His first complete scheme appears in 1958:
|All NYST drawings courtesy Drawings and Archives, Avery Library, Columbia University.|
|Photo courtesy Dennis Wong.|
|Photo courtesy The Wallpapers.|
After Johnson's first scheme was finished, John Rockefeller III, who was intimately involved in the creation of Lincoln Center, began to worry. All the architects had been given free rein to design whatever they wanted, regardless of how the individual buildings would work together in the complex. So Rockefeller called a series of meetings to discuss aesthetics with all six architects and Rene d'Harnoncourt, director of the MoMA at the time. They agreed on a few things and fought over a lot more, but it was finally agreed that the three main buildings would present similar colonnaded façades to Robertson Plaza, with spacing between the columns in multiples of twenty feet. Johnson went back to the drawing board.
One of his new proposals was not all that different from the first, but his idea was to wrap his latticework colonnade around the whole plaza in a rectangle, connecting the three main buildings. Quite a characteristically arrogant move on his part, since his design would have affected the front of the other two main buildings. I'll give him the benefit of the doubt that he was just brainstorming.
Romanesque cathedral, perhaps even specifically the one in Pisa, foretelling what I have long believed, that this complex was one of the first great works (read "large" more than qualitatively) of Postmodern architecture. Who knows what that weird wing is on the right side.
The next sheet of yellowed paper gave me chills for so many different reasons. Mostly it was because I was touching something that Philip Johnson himself most certainly touched, where he had actually picked up his pencil and started doodling, working out ideas. More than any of the others, with this one I really felt like I was in intimate contact with a piece of architectural history. But then there was what was on it. The large drawing was one thing.
But even better was this tiny little rough sketch upside-down on the same sheet of paper. I thought my head might explode.
Does that remind you of anything?
Of course it's very possible that the arches had always been Harrison's. It's also possible that, whether the rectilinear frame had been added at his insistence or not, Johnson knew that's what the Opera House was going to look like. Maybe he was just sketching it there to give himself a point of reference for his adjacent theater, to remain contextual. Some suspicion has to remain, however, that the Met looks the way it does because of Philip Johnson. We may never know, but either way, I'm fascinated.
|Photo ©2010, Ryan Witte.|
It has windows with the same curved corners. I think it's a terribly exciting transitional moment, because it's the first tiny inkling that Johnson is rejecting the cold, hard, orthogonal rectilinearity of strict Modernism and embracing a softer, more organic approach.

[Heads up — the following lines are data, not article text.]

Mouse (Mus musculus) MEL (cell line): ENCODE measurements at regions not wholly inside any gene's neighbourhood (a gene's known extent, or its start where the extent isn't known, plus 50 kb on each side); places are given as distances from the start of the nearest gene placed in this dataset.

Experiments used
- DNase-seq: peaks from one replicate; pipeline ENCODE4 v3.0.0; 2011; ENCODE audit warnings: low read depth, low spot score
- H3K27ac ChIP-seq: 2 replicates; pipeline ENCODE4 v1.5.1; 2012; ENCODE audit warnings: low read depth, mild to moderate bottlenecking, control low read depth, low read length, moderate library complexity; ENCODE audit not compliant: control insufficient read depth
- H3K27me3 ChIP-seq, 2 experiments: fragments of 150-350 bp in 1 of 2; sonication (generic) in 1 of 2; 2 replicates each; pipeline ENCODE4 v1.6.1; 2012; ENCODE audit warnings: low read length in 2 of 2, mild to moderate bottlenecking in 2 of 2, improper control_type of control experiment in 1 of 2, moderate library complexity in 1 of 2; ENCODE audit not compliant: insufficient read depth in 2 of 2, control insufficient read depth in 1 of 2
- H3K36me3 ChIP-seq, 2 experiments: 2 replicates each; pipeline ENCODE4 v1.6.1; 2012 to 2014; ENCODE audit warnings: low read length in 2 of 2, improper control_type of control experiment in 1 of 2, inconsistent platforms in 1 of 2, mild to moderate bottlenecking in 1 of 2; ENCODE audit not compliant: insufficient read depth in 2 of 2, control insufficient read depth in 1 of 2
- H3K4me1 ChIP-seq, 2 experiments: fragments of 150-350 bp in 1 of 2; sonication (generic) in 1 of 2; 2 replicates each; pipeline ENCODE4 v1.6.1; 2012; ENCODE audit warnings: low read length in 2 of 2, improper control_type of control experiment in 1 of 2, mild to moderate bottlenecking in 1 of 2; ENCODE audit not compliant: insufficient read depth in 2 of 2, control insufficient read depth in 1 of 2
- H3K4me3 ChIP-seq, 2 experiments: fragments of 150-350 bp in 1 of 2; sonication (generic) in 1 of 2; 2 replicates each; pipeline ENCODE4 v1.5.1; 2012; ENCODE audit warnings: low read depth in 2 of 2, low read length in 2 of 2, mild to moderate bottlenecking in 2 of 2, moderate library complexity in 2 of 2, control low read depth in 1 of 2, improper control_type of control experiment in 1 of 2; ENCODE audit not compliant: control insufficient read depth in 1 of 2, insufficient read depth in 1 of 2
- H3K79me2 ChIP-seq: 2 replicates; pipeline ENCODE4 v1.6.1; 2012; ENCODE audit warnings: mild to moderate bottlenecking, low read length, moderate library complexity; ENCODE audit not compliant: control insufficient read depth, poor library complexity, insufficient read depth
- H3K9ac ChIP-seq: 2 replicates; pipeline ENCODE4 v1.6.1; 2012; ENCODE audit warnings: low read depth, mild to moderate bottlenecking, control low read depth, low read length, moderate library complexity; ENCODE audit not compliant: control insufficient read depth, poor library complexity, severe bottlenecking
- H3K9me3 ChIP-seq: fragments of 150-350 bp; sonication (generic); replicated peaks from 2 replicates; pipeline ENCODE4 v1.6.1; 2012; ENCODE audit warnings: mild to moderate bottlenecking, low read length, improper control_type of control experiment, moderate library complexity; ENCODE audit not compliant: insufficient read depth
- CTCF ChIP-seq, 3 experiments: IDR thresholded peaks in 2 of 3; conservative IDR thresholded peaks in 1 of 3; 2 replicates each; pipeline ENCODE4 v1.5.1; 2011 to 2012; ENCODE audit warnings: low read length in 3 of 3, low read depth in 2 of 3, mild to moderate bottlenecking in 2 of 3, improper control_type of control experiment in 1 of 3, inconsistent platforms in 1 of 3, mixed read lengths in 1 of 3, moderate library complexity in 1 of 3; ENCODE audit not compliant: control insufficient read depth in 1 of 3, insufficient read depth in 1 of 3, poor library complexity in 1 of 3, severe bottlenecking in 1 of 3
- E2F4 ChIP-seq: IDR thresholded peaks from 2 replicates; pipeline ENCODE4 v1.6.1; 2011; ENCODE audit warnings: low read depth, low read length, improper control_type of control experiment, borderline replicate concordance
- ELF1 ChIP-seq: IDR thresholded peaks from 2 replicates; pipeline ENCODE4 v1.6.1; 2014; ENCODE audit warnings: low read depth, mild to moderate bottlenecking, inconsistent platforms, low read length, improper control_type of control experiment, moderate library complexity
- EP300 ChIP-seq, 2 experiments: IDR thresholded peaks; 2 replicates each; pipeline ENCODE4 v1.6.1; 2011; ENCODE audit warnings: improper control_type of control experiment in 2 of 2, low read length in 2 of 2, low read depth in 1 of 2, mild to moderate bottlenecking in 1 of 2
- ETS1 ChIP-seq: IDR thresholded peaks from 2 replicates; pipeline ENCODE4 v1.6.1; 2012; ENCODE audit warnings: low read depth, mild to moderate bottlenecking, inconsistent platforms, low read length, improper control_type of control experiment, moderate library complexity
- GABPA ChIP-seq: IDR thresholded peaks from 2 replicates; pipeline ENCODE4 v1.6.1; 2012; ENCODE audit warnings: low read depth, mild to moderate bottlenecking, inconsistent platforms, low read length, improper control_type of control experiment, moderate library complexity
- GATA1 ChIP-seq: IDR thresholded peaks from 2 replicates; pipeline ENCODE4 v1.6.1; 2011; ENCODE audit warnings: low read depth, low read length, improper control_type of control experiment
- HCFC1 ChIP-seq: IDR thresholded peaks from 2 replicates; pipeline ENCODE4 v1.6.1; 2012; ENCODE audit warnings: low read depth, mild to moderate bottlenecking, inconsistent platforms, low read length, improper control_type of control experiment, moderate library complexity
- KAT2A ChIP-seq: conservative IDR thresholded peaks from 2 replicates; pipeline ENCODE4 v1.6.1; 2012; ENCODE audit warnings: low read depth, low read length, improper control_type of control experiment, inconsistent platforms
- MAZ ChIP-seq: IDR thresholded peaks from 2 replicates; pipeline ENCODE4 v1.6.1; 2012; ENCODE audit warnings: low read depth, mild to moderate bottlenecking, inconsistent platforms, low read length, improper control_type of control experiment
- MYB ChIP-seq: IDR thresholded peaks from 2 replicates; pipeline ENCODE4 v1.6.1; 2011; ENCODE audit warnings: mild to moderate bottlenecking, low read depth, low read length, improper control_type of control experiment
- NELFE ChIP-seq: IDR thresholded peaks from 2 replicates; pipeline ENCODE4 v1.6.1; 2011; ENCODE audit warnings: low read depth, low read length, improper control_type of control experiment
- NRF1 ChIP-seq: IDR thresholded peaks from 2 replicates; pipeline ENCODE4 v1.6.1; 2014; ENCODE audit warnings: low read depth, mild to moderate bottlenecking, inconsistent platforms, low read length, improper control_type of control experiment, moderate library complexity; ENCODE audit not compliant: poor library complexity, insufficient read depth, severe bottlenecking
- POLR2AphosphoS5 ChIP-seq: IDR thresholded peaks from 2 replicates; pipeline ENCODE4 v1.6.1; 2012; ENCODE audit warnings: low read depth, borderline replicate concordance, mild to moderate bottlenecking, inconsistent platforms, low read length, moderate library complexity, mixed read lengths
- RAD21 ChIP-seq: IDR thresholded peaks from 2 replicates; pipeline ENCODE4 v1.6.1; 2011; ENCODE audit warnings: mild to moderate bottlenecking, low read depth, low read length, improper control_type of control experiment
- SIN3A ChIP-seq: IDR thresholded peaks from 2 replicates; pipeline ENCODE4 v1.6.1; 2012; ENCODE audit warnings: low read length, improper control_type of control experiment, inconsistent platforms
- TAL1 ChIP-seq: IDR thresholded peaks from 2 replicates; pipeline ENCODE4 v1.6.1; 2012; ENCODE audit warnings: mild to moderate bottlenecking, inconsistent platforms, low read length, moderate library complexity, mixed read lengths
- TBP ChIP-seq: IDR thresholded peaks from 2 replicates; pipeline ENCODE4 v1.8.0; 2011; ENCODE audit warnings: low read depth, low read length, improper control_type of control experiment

Here's the longitudinal section for the next scheme at the end of 1959. He goes one step further with the arches in each of the modules of the lobby and promenade, curving the corners not just on the vertical axis as in MoMA's East Wing but also on the horizontal axis. So more than just ovals inside rectangles, he's getting something closer to eggs inside of boxes.
|Photo courtesy SMoA on FB.|
I was particularly interested in the State's grand staircase. Johnson changed it three times. Beyond the drama inherent to a grand stair in any theater, he was obviously acutely aware of how significant circulation would be, both experientially and symbolically, in a building dedicated to the art of Dance. In that previous drawing you can see that two flights start at the Plaza level and ascend to a single central landing.
The other thing he realized was that, although it produced a pleasing trio of modules combined with the balcony outside, the Promenade inside would much more likely read as a single, self-contained volume. I also suspect he was becoming aware of how the lobby would feel intimate and cavernous, while the Promenade would be expansive and airy. So instead of leaving it divided in half by the modules like the lobby level below it remained, he visually opened up the Promenade into that single, wide-open space, now square in section.
The next scheme is from early 1961, and it's getting very close to what we see today. These drawings were on linen, a very thick, waxy, durable paper that I'm not sure I've ever felt in my own hands.
George Balanchine's choreography.
Very strangely, even if it had been created by Balanchine himself and not Johnson, only in the very last longitudinal section (at bottom) was there the slightest indication anywhere of the innovative sprung-wooden stage floor construction that would make this one of the best theaters for dance in the world. Evidently Johnson provided Balanchine with numerous drawings for it until, finally, an exasperated Balanchine said "look, I'll just design it myself."
Maybe if Peter Martins and I become good buddies, or he hires me as his head of marketing, I'll have more opportunities to walk around and explore their backstage facilities more extensively. Aside from that, I'd like to believe I understand the evolution of the architecture of this building better than probably anyone, with maybe the exception of JCJ Architecture, who were responsible for the most recent renovations. As I said, getting a good look at these materials was an incredibly frustrating, comical journey. In the end, it was absolutely worth every clenched fist and facepalm.
©2010, Ryan Witte